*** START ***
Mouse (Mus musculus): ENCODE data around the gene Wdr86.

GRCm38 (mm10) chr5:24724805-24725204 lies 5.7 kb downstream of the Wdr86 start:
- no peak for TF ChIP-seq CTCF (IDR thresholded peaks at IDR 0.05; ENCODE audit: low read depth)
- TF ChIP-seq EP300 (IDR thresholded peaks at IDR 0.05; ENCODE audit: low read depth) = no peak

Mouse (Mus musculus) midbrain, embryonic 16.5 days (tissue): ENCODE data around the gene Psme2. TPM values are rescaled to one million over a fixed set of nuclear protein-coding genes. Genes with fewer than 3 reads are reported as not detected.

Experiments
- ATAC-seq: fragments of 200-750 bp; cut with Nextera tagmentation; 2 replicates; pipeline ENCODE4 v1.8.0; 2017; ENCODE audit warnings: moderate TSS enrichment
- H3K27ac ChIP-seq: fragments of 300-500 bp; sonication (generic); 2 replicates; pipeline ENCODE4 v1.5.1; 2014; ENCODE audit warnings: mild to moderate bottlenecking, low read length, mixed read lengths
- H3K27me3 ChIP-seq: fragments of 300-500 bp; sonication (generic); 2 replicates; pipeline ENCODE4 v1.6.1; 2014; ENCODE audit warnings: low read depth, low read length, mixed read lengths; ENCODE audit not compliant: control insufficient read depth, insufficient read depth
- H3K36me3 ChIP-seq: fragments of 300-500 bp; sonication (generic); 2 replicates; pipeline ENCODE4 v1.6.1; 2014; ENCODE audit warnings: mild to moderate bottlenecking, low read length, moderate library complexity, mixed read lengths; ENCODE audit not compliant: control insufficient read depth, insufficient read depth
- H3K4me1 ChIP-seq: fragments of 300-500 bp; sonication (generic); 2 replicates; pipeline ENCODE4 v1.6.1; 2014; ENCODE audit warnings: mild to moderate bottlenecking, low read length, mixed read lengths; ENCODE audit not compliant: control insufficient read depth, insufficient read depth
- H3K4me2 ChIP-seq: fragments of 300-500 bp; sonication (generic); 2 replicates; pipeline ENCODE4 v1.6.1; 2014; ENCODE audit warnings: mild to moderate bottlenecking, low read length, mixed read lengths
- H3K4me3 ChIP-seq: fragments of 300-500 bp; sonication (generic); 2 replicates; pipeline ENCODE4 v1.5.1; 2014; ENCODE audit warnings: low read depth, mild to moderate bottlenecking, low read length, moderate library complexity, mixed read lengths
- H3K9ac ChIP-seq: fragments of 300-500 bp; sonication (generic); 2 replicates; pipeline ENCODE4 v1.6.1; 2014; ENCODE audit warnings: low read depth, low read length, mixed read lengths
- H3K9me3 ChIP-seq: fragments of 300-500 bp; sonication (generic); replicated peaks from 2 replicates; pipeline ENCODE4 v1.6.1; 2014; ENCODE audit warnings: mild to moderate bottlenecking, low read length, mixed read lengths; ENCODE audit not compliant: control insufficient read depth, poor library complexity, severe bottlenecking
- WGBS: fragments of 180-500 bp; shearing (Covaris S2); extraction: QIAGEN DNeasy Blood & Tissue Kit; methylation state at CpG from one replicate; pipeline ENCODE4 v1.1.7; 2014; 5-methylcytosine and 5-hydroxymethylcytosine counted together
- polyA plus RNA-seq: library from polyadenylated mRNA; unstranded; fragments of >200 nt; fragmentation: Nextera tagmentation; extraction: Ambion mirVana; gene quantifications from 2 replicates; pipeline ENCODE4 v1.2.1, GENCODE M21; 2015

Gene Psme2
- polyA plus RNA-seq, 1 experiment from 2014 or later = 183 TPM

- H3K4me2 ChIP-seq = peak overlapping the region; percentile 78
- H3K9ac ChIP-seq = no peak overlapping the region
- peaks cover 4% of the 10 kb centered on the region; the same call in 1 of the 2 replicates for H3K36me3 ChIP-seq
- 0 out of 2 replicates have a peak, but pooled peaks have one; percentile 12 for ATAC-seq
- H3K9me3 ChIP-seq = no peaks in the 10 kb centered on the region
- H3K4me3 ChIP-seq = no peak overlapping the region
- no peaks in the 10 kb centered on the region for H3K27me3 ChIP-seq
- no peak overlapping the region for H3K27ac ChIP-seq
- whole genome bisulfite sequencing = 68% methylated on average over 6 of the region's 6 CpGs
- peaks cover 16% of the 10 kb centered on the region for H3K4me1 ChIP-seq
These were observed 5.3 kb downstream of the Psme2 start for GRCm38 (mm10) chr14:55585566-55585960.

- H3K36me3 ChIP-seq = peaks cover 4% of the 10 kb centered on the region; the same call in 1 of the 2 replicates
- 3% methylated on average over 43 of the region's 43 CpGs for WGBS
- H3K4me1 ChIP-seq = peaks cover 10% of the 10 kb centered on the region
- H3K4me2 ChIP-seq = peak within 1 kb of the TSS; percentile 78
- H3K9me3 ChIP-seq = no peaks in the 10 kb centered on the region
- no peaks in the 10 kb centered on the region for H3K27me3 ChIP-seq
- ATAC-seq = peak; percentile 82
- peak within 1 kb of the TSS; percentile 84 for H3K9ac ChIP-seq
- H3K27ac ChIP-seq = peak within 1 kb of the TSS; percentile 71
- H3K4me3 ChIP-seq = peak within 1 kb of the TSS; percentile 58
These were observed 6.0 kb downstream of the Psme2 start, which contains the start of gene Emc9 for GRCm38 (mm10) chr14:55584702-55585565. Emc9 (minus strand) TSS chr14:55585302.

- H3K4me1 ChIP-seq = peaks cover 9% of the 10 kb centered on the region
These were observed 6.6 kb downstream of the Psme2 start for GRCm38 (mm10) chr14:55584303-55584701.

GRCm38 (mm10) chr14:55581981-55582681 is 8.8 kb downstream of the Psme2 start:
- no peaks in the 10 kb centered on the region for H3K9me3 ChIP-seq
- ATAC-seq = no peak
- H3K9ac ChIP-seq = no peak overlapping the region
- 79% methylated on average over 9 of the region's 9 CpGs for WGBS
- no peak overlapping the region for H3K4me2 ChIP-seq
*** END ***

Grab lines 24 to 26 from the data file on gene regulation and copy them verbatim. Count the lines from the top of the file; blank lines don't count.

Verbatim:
- H3K9me3 ChIP-seq = no peaks in the 10 kb centered on the region
- H3K4me3 ChIP-seq = no peak overlapping the region
- no peaks in the 10 kb centered on the region for H3K27me3 ChIP-seq